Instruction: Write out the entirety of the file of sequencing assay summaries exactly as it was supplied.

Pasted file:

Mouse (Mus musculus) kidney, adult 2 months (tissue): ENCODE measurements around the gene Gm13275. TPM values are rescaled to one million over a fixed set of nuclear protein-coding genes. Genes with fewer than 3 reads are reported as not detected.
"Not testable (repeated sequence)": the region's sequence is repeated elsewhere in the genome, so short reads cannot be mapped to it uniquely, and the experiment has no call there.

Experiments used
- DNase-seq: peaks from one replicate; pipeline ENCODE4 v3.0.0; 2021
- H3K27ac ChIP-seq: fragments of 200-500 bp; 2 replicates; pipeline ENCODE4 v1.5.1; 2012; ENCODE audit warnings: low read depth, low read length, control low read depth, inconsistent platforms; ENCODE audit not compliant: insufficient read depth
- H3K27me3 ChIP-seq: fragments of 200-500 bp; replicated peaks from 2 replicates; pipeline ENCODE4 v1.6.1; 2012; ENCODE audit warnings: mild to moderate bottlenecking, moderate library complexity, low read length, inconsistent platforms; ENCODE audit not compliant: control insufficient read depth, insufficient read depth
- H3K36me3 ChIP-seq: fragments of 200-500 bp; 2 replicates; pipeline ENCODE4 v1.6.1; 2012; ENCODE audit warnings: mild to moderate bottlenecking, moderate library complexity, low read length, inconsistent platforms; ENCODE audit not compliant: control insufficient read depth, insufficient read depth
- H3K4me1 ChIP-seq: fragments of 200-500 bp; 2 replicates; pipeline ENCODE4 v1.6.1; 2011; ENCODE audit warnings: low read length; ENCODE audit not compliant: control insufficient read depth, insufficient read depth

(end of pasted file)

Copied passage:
Mouse (Mus musculus) kidney, adult 2 months (tissue): ENCODE measurements around the gene Gm13275. TPM values are rescaled to one million over a fixed set of nuclear protein-coding genes. Genes with fewer than 3 reads are reported as not detected.
"Not testable (repeated sequence)": the region's sequence is repeated elsewhere in the genome, so short reads cannot be mapped to it uniquely, and the experiment has no call there.

Experiments used
- DNase-seq: peaks from one replicate; pipeline ENCODE4 v3.0.0; 2021
- H3K27ac ChIP-seq: fragments of 200-500 bp; 2 replicates; pipeline ENCODE4 v1.5.1; 2012; ENCODE audit warnings: low read depth, low read length, control low read depth, inconsistent platforms; ENCODE audit not compliant: insufficient read depth
- H3K27me3 ChIP-seq: fragments of 200-500 bp; replicated peaks from 2 replicates; pipeline ENCODE4 v1.6.1; 2012; ENCODE audit warnings: mild to moderate bottlenecking, moderate library complexity, low read length, inconsistent platforms; ENCODE audit not compliant: control insufficient read depth, insufficient read depth
- H3K36me3 ChIP-seq: fragments of 200-500 bp; 2 replicates; pipeline ENCODE4 v1.6.1; 2012; ENCODE audit warnings: mild to moderate bottlenecking, moderate library complexity, low read length, inconsistent platforms; ENCODE audit not compliant: control insufficient read depth, insufficient read depth
- H3K4me1 ChIP-seq: fragments of 200-500 bp; 2 replicates; pipeline ENCODE4 v1.6.1; 2011; ENCODE audit warnings: low read length; ENCODE audit not compliant: control insufficient read depth, insufficient read depth